What are the ABC’s of your child’s tantruming behavior? Need some help figuring it out? Check out the attached ABC form.

When you’re finished, feel free to make a comment, or send me a private message with your results.

Want to learn more? Check out the post on ‘2nd Step to Understanding Why Your Child is Tantruming’.

Parenting Resources, Potty Training Tips

6 Signs Your Child is Ready to Potty Train

Ahhh so you’re thinking of potty training. It’s as dirty job but someones gotta do it….

And you’re not sure if your child is ready for potty training. Well, I’m here to save you a lot of time and effort by going over 6 signs you should look for to know if your child is potty training

But first…why is this important?

If your child is not ready, or if you do not prepare him or her in the right way, it can lead to many emotional, behavioral and even physical complications.

What do I mean?

If your child isn’t ready to potty train, let go of their diaper, or give up the control, they are going to resist – resist – resist. Trust me. I’ve been doing this a long time and I can promise you that will happen. 

So the best way to prevent that from happening is to prepare-prepare-prepare. If you want to know all the steps you should follow to make sure you prepare the right way – check out my two videos “What you need BEFORE potty training, “What NOT to do when potty training”, “10 things you need to get BEFORE potty training”. 

So…what are the 6 Signs Your Child is Ready to Be Potty Trained

#1  Take off the diaper as soon as they throw it.  Often times this means tossing or kicking the diaper in the air, on the ground, or at you.   Tip: encourage them to toss it in the trash can, so they start associating the diaper with the bathroom.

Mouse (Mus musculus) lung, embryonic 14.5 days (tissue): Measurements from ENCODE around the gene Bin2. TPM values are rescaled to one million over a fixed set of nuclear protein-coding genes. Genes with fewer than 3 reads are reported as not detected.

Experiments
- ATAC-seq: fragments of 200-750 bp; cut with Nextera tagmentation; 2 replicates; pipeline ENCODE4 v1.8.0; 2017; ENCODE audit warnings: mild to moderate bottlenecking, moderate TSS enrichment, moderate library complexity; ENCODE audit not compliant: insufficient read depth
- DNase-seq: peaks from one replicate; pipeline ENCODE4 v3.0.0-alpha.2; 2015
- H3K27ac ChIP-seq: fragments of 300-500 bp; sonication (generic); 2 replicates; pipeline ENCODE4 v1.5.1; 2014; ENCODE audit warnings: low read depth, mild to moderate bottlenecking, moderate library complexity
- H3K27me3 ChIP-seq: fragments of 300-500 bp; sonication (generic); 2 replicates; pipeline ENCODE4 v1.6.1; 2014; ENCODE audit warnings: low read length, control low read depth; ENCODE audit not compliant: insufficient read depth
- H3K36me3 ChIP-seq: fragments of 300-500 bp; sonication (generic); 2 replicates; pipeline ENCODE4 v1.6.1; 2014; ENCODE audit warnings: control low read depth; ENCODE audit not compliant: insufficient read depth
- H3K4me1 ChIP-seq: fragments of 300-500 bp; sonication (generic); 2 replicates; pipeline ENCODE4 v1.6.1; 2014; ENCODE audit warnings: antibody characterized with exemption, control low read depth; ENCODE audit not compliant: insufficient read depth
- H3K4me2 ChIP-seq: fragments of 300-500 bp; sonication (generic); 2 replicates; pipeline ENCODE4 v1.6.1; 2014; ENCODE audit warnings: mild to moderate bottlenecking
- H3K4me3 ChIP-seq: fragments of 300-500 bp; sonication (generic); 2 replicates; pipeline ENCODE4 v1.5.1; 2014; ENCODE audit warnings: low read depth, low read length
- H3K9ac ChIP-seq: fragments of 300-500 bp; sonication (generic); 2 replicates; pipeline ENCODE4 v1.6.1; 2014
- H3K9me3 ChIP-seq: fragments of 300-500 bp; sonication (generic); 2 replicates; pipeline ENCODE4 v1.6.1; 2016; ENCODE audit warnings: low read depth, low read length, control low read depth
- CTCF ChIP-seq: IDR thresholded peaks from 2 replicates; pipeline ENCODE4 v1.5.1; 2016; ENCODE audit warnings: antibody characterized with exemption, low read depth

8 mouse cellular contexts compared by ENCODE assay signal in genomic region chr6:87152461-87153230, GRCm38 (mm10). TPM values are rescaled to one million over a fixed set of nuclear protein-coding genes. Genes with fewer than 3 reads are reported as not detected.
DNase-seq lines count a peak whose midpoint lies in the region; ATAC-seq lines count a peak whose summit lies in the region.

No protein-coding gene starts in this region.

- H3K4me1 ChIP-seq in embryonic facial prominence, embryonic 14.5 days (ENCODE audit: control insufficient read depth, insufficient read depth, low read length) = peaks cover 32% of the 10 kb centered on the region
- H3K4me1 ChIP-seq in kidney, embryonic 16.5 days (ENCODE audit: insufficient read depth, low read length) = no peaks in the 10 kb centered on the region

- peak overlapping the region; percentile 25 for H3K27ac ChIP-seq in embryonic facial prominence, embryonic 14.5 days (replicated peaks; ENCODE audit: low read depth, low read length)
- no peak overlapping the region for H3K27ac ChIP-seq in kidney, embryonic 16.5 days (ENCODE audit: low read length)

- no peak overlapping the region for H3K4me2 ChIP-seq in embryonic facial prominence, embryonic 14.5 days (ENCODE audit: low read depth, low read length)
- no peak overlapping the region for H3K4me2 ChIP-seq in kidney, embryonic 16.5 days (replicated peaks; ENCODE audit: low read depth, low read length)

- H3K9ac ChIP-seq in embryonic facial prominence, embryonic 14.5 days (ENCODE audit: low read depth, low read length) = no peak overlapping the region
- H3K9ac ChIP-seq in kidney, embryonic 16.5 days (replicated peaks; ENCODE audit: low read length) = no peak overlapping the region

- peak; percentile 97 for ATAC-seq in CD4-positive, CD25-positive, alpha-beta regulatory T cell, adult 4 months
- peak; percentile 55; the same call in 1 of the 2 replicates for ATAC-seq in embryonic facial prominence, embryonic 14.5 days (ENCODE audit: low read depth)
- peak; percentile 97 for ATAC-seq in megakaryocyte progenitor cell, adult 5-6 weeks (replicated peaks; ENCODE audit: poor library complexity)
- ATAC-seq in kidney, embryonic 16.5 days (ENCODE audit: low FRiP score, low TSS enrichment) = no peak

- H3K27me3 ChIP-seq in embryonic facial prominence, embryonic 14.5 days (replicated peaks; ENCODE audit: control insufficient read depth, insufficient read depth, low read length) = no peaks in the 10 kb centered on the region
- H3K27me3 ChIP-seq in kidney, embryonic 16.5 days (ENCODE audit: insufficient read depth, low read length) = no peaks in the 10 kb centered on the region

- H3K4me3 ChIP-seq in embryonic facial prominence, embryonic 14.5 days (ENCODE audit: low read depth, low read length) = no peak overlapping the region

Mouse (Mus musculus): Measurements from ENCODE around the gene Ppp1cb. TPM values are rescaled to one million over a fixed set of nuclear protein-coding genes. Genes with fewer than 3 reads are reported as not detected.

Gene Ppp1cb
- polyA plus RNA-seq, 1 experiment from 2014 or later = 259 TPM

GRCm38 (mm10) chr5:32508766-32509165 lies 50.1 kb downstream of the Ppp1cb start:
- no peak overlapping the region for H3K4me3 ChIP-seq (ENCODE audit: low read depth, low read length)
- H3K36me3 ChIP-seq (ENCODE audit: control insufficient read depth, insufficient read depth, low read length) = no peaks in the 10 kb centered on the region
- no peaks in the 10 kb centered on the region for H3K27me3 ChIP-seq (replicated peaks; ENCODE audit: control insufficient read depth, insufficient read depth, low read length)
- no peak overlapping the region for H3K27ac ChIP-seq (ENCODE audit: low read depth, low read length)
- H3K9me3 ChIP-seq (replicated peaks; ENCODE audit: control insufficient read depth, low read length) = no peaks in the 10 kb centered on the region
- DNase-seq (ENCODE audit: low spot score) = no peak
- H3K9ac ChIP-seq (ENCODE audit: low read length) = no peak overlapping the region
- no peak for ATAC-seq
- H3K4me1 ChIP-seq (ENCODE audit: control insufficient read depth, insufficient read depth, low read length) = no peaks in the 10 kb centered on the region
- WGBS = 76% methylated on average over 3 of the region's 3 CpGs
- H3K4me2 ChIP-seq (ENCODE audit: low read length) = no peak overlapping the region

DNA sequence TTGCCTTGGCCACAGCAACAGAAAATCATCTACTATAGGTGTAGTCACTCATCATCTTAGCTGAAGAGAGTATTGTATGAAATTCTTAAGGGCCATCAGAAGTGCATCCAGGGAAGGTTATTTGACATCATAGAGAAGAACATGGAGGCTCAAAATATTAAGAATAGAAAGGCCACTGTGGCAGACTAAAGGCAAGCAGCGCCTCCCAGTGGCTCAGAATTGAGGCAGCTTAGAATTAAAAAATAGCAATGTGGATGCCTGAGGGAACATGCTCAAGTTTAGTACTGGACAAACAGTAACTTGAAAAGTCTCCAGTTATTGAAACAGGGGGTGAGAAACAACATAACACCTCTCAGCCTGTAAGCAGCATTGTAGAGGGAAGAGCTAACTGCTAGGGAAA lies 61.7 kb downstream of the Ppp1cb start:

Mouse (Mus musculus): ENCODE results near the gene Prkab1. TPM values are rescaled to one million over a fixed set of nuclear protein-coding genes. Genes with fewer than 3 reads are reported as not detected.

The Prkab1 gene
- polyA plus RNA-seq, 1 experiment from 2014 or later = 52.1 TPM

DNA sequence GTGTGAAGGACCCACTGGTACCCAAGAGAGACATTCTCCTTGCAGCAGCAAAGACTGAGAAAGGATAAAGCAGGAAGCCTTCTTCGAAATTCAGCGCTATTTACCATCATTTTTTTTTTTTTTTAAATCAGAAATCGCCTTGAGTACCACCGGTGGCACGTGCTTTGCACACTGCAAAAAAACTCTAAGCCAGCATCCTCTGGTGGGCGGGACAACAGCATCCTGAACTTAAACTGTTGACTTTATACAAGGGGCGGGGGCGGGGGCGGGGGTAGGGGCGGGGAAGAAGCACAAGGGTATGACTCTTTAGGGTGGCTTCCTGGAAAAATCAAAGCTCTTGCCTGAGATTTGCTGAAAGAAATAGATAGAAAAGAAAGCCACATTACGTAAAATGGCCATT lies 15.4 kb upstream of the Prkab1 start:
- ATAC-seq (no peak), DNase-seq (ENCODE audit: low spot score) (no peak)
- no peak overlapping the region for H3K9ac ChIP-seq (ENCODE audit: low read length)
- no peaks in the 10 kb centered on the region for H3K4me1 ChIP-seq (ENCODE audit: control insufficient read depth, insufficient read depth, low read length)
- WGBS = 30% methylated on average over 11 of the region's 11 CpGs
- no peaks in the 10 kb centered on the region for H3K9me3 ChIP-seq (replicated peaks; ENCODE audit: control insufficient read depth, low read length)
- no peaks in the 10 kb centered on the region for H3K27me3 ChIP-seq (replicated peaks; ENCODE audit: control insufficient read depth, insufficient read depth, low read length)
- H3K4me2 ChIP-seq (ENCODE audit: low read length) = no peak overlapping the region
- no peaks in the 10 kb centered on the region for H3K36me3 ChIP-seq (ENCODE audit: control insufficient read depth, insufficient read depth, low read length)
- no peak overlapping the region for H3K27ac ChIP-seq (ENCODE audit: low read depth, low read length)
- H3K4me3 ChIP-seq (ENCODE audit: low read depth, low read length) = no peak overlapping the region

#2  The infamous pee pee dance. If you see your kiddo doing a little dance (with diapers), that means they are feeling the sensations that come about when we have to go pee. 

#3  Hiding in the corner or another spot that’s comfortable. Usually, it’s while facing you with a grunt and red face.  This is particularly common when kids are pooping. 

#4 Pointing at themselves, touching their diaper, or walking up to you after they soiled. This is huge! Communicating to you about their toileting needs is a huge first step in the potty training process. The fact that they are doing it already is going to save you sooo much time in the future. 

#5 Being curious about you going potty, or wanting to stay in the general area to watch you go. Shows they’re interested in figuring out what goes on in there AND that they are not fearful of the process. 

#6 Your doctor says so!!! This is a HUGE factor to consider before potty training. If your child has special dietary, or medical needs, please, please consult with your doctor before potty training. This is especially true for kiddos who struggle with excessive constipation or diarrhea.